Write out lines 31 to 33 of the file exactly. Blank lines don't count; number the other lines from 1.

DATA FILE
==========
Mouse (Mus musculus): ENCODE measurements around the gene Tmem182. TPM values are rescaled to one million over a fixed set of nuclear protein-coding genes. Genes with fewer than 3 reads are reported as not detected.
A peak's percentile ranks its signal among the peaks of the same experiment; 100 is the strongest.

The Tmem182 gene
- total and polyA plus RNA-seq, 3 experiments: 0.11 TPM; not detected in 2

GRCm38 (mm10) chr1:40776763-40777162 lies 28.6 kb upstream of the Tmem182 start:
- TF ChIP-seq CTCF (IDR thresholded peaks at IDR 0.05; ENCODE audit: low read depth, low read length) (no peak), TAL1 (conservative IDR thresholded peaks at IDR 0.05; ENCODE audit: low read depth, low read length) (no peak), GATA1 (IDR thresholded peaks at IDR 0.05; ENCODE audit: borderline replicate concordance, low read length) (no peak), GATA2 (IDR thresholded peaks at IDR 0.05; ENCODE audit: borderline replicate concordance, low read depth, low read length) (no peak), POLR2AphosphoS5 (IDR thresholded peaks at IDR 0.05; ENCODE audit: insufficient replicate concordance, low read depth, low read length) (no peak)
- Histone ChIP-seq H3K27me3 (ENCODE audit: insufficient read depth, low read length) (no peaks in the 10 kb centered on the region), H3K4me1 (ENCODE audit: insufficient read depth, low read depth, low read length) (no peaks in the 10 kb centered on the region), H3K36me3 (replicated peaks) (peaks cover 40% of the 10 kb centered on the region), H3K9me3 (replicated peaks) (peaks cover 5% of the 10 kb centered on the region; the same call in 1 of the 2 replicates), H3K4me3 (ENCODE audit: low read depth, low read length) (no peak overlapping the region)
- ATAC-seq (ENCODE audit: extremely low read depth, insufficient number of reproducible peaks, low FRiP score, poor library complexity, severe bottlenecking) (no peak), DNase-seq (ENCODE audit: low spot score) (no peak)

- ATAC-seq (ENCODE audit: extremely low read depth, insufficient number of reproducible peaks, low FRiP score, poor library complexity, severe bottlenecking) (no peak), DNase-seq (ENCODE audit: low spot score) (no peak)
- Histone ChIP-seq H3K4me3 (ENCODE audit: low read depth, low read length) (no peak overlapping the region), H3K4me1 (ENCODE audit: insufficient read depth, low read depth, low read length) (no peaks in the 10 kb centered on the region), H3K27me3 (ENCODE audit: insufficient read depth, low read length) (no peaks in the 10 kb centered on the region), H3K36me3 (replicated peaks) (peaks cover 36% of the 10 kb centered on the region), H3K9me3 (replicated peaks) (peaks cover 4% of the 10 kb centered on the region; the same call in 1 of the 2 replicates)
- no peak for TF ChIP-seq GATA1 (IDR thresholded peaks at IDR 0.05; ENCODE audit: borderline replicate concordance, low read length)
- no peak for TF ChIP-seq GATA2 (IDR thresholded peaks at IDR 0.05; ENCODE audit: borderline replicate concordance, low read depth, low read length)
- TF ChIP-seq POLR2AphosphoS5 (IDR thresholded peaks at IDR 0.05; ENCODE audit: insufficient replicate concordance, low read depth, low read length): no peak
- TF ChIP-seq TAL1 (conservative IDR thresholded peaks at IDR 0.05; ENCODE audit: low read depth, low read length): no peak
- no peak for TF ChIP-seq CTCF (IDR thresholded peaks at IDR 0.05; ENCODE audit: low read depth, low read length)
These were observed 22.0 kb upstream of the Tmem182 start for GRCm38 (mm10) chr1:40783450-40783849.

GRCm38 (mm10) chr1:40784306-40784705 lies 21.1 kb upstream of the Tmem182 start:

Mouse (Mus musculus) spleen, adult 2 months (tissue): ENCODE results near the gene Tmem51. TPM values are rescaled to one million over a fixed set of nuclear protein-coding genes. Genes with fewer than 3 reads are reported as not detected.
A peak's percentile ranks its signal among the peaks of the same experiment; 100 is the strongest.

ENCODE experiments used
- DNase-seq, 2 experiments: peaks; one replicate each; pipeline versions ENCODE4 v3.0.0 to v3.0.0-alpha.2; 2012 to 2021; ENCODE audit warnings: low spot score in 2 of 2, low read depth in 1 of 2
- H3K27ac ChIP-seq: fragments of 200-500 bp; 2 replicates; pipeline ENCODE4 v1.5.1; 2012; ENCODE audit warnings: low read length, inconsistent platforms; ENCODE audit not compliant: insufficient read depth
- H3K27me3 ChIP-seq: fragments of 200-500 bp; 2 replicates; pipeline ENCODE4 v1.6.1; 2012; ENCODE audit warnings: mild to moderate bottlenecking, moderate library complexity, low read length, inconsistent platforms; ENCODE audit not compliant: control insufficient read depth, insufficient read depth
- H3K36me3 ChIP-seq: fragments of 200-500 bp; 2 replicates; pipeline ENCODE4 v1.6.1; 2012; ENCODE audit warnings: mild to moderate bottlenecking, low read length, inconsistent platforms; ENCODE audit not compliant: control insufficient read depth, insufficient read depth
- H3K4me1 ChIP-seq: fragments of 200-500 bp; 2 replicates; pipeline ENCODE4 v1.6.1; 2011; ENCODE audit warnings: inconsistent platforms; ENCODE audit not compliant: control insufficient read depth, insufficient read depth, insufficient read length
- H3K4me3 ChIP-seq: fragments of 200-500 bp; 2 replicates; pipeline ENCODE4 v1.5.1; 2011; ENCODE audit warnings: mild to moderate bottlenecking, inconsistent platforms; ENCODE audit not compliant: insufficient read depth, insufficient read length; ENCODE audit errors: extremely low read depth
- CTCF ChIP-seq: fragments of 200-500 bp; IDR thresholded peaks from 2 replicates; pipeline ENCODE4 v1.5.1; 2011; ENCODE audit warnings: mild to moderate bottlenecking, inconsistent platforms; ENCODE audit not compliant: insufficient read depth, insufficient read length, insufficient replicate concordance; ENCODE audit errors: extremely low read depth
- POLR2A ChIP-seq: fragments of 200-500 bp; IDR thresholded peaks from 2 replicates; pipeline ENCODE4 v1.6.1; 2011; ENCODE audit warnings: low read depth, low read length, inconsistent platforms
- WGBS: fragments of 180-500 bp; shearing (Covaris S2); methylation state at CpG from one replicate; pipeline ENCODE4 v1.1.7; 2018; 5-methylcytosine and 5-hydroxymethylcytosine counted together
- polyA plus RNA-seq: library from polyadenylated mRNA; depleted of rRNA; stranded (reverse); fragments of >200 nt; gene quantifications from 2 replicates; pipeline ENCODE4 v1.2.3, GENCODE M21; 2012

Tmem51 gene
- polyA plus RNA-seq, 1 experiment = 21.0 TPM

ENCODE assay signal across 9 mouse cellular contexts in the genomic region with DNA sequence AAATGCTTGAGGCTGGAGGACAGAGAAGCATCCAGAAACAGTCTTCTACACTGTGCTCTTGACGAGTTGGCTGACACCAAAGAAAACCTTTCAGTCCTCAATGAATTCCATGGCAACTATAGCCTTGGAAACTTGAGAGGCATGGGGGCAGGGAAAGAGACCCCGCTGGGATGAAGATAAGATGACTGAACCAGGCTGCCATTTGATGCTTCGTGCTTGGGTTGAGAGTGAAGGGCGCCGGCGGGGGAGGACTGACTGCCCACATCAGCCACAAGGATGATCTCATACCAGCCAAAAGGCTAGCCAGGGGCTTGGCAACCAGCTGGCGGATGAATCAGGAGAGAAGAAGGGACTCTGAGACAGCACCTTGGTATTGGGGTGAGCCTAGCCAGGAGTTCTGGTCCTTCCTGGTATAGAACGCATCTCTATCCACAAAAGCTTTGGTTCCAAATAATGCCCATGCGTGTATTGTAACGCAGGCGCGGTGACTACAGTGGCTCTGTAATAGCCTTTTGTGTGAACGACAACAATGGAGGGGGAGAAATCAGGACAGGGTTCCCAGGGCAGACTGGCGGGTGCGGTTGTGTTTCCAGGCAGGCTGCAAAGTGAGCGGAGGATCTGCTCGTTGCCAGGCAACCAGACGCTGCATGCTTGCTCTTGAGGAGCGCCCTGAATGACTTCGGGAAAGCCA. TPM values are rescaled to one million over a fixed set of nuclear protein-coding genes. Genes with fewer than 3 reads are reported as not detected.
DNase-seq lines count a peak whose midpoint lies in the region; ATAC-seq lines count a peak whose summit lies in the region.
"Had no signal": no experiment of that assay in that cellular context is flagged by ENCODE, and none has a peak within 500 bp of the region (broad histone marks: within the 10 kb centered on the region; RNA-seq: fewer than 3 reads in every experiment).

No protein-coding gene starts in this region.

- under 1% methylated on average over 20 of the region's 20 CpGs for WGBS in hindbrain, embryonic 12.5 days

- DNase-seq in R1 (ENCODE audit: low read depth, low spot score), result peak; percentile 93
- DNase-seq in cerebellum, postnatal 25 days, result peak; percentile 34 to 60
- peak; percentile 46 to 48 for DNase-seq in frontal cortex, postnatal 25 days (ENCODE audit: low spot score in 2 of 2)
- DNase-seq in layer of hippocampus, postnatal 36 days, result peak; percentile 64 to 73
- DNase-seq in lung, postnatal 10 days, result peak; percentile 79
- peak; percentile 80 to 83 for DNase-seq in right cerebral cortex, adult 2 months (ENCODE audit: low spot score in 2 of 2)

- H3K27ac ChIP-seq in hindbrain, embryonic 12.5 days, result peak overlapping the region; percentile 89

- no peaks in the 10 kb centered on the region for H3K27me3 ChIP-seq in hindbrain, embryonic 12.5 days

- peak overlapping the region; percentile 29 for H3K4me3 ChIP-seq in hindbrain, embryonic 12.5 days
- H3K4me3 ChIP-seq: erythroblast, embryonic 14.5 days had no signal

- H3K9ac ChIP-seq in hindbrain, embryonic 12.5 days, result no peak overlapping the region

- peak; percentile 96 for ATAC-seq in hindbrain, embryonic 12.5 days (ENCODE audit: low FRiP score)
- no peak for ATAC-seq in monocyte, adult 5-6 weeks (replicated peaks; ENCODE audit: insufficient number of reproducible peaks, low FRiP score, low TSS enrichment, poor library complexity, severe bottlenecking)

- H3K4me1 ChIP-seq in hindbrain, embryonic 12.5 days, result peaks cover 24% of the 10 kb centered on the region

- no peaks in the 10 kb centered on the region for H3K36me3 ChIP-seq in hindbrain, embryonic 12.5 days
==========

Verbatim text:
Tmem51 gene
- polyA plus RNA-seq, 1 experiment = 21.0 TPM

ENCODE assay signal across 9 mouse cellular contexts in the genomic region with DNA sequence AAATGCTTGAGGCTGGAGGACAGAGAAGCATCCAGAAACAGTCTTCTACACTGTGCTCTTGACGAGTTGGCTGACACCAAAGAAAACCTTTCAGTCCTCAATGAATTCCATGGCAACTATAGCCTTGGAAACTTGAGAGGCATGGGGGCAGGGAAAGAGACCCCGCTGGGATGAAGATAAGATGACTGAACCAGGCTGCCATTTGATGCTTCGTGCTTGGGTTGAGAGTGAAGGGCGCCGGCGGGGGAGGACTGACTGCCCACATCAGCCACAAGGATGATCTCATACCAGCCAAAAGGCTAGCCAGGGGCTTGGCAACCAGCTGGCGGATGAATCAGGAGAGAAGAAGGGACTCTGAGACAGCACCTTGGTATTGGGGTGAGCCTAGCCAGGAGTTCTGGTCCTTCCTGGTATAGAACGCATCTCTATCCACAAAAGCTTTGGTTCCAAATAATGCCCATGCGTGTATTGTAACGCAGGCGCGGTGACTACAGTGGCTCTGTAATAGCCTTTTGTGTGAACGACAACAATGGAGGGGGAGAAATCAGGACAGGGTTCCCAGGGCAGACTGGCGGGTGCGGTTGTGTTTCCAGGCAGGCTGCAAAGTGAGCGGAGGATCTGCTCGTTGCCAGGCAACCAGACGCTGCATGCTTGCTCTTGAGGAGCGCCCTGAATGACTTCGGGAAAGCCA. TPM values are rescaled to one million over a fixed set of nuclear protein-coding genes. Genes with fewer than 3 reads are reported as not detected.